I am most decidedly not the type of girl that denies herself anything. Be it clothes, food, kitchen gear, or, ahem, a nice bottle of wine. I am the type of girl that likes to stick to a routine, and most especially at breakfast. I am at my most, let’s just call it demanding, first thing in the morning. Some may call it cranky, but not too near to me, or they’ll see just how cranky I can be before 10 am!
For breakfast, I have always been, and will always be, a toast person. Sometimes with avocado, sometimes with smoked salmon. An occasional tomato or cheese. Must be thinly sliced, have lots of butter, and come from a well made loaf.
And so on to the denial of my favourite breakfast. Sigh. No bread. Or pasta or cakes etc….but it is the bread that really makes me suffer. I find it rather annoying how many people tell me they like matza. I think if you could only have matza, you would rapidly come to a different conclusion. (Oh, and it is terrible on the guts) The only saving grace is that potatoes are still on the menu, otherwise their may just be a mutiny here!
There is a positive aspect to Passover cooking. Firstly, the Seder meal is a wonderful experience, and such a marker of how time flies. I have watched all the youngers at the table grow and change, including my own little ratbags. My contribution, year on year, is pudding. For the last few years I have made a divine matza fritter, but the rellies are all a bit sick of them, so I delved into the books….first stop, the goddess herself, Nigella.
I really do pimp every recipe I go near, but Nigella is the exception. I have only very slightly changed her Pomegranate Jewel Cake, substituting pomegranate molasses for juice and adding in a bit more zest. I am a zesty kind of girl.
Pomegranate Jewel Cake – ‘Feast’ Nigella Lawson (Rosh Hashanah section)
300g caster sugar
300g ground almonds
zest of 2 lemons
zest of 2 oranges
Pomegranate and pomegranate molasses to serve
Grease and line a 23cm springform pan and pop the oven onto 180.
Separate the eggs, putting the whites into a good size bowl, and the yolks in another biggish bowl as this is where the folding and mixing will happen.
Whisk the egg whites with a pinch of salt until they are stiff, but not totally dry. It takes me about 10 minutes with my little hand held electric number. Whisk in 100g of the sugar and then pop then off to the side.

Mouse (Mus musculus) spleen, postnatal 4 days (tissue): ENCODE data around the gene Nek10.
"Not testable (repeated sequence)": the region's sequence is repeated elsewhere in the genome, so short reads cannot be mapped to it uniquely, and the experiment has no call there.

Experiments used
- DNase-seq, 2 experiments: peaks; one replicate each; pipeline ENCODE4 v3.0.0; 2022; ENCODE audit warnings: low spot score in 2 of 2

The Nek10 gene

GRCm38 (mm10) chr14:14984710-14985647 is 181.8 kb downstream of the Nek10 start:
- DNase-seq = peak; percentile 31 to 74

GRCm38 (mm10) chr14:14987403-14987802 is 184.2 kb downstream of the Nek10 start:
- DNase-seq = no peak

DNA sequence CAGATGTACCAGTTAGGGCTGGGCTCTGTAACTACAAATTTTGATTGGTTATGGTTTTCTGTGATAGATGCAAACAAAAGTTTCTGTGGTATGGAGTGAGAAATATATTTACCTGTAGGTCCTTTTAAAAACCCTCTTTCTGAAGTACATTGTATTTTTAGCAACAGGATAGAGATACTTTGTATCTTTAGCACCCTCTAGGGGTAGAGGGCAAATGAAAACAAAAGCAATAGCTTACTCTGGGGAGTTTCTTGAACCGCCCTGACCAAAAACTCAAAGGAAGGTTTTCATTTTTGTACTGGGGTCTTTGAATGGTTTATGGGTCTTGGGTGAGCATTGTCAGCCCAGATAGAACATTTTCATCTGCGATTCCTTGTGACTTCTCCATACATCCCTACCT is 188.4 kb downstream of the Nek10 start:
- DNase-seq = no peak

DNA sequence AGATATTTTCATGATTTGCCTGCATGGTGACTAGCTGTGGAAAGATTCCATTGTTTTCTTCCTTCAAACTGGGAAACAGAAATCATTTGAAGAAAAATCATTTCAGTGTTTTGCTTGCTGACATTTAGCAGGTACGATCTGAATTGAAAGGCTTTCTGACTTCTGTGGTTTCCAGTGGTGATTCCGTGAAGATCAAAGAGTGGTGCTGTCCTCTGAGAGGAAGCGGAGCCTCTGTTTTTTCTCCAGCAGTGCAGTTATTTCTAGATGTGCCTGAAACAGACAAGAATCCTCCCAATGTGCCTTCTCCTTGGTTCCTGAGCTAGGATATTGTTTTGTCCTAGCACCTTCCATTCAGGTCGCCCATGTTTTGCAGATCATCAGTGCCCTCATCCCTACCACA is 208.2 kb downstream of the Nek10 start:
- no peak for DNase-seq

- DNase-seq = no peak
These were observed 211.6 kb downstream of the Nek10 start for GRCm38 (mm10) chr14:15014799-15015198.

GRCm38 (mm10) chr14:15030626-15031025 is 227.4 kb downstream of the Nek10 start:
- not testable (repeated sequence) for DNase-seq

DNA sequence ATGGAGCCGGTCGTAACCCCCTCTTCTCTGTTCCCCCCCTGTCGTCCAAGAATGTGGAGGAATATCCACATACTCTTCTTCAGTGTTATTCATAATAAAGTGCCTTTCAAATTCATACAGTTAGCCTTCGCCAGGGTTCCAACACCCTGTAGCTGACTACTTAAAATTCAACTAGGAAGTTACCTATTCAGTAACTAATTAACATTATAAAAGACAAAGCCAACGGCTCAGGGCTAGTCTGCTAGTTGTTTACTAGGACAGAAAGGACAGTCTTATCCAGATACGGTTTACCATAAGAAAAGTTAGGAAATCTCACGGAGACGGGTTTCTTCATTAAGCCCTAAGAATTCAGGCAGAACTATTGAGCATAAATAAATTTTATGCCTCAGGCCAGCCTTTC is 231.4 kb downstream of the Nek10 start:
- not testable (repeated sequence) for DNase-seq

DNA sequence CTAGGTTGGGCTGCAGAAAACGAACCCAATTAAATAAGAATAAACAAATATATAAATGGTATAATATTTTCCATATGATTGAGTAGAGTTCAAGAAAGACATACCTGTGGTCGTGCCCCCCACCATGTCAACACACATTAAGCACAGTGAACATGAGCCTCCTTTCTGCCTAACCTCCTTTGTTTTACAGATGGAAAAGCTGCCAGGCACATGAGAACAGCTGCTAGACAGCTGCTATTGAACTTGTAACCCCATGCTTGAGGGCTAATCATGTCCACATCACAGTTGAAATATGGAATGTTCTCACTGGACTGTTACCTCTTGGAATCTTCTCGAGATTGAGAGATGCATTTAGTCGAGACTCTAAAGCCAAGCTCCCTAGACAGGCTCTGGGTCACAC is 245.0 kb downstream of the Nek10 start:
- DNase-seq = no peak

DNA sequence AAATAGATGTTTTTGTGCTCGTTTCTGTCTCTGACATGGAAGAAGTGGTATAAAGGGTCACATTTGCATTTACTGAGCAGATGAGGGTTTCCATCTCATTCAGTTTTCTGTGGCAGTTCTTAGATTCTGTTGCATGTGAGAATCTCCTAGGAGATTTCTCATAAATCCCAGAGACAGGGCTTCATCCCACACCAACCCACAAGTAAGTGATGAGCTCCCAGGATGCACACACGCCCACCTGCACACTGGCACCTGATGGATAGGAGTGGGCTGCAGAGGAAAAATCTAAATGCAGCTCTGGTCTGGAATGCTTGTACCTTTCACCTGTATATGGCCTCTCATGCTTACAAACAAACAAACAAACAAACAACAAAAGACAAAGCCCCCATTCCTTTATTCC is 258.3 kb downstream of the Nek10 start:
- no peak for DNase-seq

Add the rest of the sugar, and the zests to the yolks and then beat until light and airy. I used a balloon whisk for about 5 minutes. It’s thick and rather gloopy, and folding in a good dollop of the whites makes it easier to manage. Now start folding the whites into the yolk mixture, about a third at a time. Be light handed so as not to knock the air out of the batter, but don’t be a wimp about it either.
Pour into the tin and pop into the oven for 30 to 40 minutes, checking it regularly after 25 as it burns quickly because of the high sugar content. If the cake is browning nicely, but still wobbly in the middle, pop a bit of foil on top.
As soon as you take the cake out of the oven, pour over some slightly watered down pomegranate molasses so it seeps down into the cake. You can also use the juice of one pomegranate, but I prefer the molasses as it adds a slightly smokey flavour to the cake.
Cool totally before removing from the tin, and then cover with the pomegranate seeds.
Serve with fruit salad and ice cream, a la Shapir Seder.
(A LITTLE NOTE: after posting this, and tweeting the picture, “Star of our Seder”, The Goddess herself, Ms. Lawson sent me a PM: ‘So pleased.’ TRUE FREAKING STORY!)
I did not, however, stop with the above (post mauling). I have a terrible tendency to go a smidge overboard. So, I also brought some Matza ‘Crack’ along. I make a double batch at the beginning of Passover partially to use up some matza, and partially to try and convince myself that it is not one of the most foul foodstuffs available.
The recipe comes from David Lebovitz, who is a god of the kitchen.
4 to 6 sheets matza
1 cup (230g) unsalted butter, cut into chunks
1 cup (215g) firmly-packed light brown sugar
big pinch of sea salt
1/2 teaspoon vanilla extract
1 cup (160g) plain chocolate chips
Line a rimmed baking tray with foil, making sure the foil goes up and over the edges. Cover the foil with a sheet of baking parchment.
Preheat the oven to 190.
Line the bottom of the sheet with matza, breaking extra pieces as necessary to fill in any spaces.
In a good sized, heavy duty saucepan, melt the butter and brown sugar together, and cook over medium heat, stirring, until the butter is melted and the mixture is beginning to boil. Boil for 3 minutes, stirring constantly. Remove from heat, add the salt and vanilla, and pour over matza, spread evenly.
Put the pan in the tray and reduce the heat to 175. Bake for 15 minutes. As it bakes, it will bubble up but keep an eyeball on it to make sure it’s not burning. If it starts to get too dark in places, remove from oven and reduce the heat to 160C before popping back in to finish off.
Remove from oven and immediately cover with chocolate chips. Let stand 5 minutes, then spread with an offset spatula. I love this bit as it is terribly cathartic. Love that spreading!
Top off with a liberal sprinkling of Maldon salt flakes.
Cool it completely and break up it up to whatever size you fancy. We are greedy, so they are big chunks in our house! Keep in a container for up to a week, so really most of the torturous bread-less event.
Enjoy….the countdown is on! I am already looking forward to making a divine potato and asparagus pie next week 😉
(Note: I love the story of the Exodus, the remembrance of our time as slaves, and the appreciation of our freedom. It’s just the matza I hate! )